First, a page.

Salmond’s willingness to fish in the wilder waters of Muslim politics is clever—albeit risky—electoral politics. Despite his tiny majority, he intends to stay in government for a full four-year term by picking strategic quarrels with Downing Street and Whitehall not only over Anglo-Scottish matters, but over British foreign policy too. Yet the strategy conceals a glaring absence of both religious literacy and—I would contend—public responsibility.
There is no sign that Salmond wishes to reach out to those Muslim Scots who are committed to integration. Such people don’t usually form lobbies capable of delivering baskets of votes to parties at election time. They prefer to fit in with the rest of society rather than to emphasise their separation from it.
The message being promoted by Alex Salmond is: in Scotland, Muslim identity is welcome, while British identity is a thing of the past. But surely there is a danger that Scottish nationalism, because it is so clearly lacking in substance, will end up disappointing young Muslims searching for a durable radical cause. The SNP’s obsession with alleged English “overlordship,” and its failure to move beyond gimmicks and slogans on many policy areas, is unlikely to impress idealistic Muslims preoccupied with global concerns.
Salmond’s party is uninterested in engaging with many of the social problems that blight urban Scotland, instead preferring to grandstand on constitutional issues. In 2004, Nicola Sturgeon opposed the plans of the Labour administration in Edinburgh to target gang violence through its antisocial behaviour bill. She argued that it risked causing a complete breakdown in relations between young people and the police. This was not long after “Operation Gadher,” set up in 2002 to confront an Asian gang culture controlling much of Glasgow’s drug trade, was closed down because it was considered politically incorrect in influential quarters. Gangs, including Muslim ones, blight Sturgeon’s Glasgow Govan constituency and the neighbouring areas. There is a danger that the party’s privileging of religious identity could give urban violence a disturbing Islamic edge.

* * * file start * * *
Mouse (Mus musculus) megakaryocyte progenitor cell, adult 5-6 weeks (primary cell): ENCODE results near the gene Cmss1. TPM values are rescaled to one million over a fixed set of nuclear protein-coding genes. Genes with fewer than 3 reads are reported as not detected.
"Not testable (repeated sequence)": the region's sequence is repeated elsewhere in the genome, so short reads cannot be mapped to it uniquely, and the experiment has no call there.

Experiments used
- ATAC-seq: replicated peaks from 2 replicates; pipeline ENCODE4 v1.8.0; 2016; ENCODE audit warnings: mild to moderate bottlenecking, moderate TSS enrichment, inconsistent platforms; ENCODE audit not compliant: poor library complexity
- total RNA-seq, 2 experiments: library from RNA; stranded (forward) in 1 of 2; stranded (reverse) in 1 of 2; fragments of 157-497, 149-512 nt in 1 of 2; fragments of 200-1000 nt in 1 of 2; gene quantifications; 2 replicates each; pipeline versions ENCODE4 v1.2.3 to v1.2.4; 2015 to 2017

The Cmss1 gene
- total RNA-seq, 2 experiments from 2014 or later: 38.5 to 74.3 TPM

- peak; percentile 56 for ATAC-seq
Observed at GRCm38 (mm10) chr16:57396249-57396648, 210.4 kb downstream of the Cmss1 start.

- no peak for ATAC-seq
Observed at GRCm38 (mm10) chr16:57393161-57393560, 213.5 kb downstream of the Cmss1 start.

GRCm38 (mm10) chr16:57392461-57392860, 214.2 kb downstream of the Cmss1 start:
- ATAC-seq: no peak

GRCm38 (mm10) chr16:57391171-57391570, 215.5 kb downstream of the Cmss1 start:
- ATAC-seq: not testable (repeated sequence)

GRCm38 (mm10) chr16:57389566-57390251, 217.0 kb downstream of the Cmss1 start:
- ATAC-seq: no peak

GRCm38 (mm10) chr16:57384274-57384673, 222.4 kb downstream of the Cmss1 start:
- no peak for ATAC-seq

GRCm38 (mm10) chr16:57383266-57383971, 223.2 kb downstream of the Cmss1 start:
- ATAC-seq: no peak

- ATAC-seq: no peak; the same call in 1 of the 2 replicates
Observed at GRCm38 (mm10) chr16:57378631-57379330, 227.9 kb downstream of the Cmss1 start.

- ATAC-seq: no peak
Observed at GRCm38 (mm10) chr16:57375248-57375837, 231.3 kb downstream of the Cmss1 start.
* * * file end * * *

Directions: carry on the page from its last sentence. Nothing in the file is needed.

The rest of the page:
Much though the SNP hates to be reminded of it, establishing a partnership with religious figures and community activists—rather than reaching out to individual Muslim citizens—is a failed English policy. It backfired on a Conservative home secretary, Michael Howard, after he was instrumental in setting up the Muslim Council of Britain, and it backfired on Tony Blair and Jack Straw, who for even longer periods sought to manage Muslim concerns by working through religious gatekeepers.
Salmond seems to be uninterested in the new thinking from Whitehall about the need to treat Muslims as individual citizens, not as part of an amorphous and ill-defined community. This enables the concerns of women and other disadvantaged groups to be noticed, groups that religious campaigners usually prefer to overlook. It will be ironic if Salmond emerges as a social authoritarian eager to remake the face of the biggest Scottish cities, whose voters have vexed the SNP by rejecting it on numerous occasions. Plenty of evidence this summer suggests that this is exactly the direction he is moving in. It may well mean that Smeaton and the other heroes of 30th June will be wondering why Salmond is saluting them for their civic valour on the day the bombers tried and failed to destroy Glasgow airport.